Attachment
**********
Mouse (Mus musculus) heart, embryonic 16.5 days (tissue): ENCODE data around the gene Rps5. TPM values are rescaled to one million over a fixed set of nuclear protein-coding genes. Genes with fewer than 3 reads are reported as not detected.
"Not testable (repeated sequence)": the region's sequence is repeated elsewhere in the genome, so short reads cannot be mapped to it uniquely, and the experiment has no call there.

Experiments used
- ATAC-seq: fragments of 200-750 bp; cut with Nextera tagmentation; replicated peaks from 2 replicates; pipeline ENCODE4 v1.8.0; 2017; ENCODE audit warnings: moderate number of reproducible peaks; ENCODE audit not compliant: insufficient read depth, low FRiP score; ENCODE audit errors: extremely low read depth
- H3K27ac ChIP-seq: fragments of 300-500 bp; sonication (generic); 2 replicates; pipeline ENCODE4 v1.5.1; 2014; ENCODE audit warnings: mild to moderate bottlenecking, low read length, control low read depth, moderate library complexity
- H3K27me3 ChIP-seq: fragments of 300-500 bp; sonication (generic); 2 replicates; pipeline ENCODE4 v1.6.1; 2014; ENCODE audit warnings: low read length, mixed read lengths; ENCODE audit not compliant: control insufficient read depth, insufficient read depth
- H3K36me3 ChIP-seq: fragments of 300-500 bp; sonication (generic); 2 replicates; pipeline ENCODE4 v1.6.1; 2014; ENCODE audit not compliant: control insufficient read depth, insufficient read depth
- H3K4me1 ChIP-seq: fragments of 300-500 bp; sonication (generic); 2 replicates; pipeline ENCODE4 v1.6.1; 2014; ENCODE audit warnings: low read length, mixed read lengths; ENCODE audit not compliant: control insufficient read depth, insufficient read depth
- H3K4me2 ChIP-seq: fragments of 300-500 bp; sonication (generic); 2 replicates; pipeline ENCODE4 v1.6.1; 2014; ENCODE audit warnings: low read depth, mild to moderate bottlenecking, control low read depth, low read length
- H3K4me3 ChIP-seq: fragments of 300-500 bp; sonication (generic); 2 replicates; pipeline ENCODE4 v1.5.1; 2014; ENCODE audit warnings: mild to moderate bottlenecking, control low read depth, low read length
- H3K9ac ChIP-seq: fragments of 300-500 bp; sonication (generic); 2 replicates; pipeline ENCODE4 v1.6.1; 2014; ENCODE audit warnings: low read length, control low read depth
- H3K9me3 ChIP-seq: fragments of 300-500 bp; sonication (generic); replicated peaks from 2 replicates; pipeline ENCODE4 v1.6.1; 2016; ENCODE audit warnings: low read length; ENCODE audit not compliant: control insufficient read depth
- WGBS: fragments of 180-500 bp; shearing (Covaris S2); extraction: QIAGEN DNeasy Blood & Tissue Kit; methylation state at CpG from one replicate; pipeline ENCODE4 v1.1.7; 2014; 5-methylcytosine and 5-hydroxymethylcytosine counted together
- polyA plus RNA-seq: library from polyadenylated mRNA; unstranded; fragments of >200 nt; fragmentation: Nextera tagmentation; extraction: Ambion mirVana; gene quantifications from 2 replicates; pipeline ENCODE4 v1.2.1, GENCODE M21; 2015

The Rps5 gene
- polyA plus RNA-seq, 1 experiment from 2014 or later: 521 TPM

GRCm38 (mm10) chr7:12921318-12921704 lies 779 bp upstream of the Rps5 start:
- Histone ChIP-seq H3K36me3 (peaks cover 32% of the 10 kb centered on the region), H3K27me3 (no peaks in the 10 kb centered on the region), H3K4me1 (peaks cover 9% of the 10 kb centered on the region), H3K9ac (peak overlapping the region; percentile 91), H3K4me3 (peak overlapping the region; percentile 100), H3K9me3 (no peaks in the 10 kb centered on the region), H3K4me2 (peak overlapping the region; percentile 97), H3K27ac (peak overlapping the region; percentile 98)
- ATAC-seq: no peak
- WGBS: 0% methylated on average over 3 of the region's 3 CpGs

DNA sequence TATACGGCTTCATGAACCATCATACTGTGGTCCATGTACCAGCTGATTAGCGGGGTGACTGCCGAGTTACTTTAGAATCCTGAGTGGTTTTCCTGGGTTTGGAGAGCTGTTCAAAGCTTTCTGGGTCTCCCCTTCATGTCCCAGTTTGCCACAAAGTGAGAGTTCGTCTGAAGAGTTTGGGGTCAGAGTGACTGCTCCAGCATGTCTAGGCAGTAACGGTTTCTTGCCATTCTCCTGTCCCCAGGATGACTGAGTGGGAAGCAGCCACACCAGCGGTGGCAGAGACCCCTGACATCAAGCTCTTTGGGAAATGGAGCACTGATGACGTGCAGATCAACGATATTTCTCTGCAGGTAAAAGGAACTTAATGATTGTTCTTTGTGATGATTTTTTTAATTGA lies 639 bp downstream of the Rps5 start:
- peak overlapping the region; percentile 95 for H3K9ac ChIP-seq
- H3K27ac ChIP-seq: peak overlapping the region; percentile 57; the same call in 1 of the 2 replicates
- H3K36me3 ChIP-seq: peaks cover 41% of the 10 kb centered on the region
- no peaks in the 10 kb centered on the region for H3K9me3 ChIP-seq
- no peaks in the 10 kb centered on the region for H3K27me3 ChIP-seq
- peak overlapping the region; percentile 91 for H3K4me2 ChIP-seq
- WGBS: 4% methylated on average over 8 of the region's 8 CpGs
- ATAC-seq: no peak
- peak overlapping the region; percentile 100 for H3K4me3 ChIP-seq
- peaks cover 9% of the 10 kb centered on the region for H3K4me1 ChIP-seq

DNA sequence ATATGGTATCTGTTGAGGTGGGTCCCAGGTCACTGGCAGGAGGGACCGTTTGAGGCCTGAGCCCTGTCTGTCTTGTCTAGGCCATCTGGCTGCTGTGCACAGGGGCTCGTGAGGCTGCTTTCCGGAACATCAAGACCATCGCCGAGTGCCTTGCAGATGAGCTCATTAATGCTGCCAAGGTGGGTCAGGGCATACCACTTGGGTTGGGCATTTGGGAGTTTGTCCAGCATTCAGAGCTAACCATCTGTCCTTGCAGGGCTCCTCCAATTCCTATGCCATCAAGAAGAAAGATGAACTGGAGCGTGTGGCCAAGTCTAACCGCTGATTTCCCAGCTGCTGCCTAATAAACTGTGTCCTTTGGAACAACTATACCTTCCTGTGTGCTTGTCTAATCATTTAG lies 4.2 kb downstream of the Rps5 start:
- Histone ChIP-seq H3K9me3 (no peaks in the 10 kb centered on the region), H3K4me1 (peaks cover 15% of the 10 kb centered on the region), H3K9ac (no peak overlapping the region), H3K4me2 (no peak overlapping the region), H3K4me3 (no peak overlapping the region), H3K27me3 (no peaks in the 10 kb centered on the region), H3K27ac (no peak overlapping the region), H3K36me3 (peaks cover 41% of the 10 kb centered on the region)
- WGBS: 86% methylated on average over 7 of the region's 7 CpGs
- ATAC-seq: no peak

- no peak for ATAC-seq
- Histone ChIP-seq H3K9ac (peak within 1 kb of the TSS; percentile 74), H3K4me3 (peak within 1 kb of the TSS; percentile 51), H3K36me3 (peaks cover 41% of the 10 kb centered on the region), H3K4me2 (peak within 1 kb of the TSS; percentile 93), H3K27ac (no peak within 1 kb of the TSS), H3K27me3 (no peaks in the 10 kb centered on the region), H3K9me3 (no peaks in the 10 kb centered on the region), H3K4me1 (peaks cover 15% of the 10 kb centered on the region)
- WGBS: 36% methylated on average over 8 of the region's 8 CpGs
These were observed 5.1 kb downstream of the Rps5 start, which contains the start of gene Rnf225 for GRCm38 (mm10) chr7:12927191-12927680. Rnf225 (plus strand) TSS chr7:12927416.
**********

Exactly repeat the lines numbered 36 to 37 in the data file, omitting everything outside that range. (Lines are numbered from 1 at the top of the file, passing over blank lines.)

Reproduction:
- no peak for ATAC-seq
- Histone ChIP-seq H3K9ac (peak within 1 kb of the TSS; percentile 74), H3K4me3 (peak within 1 kb of the TSS; percentile 51), H3K36me3 (peaks cover 41% of the 10 kb centered on the region), H3K4me2 (peak within 1 kb of the TSS; percentile 93), H3K27ac (no peak within 1 kb of the TSS), H3K27me3 (no peaks in the 10 kb centered on the region), H3K9me3 (no peaks in the 10 kb centered on the region), H3K4me1 (peaks cover 15% of the 10 kb centered on the region)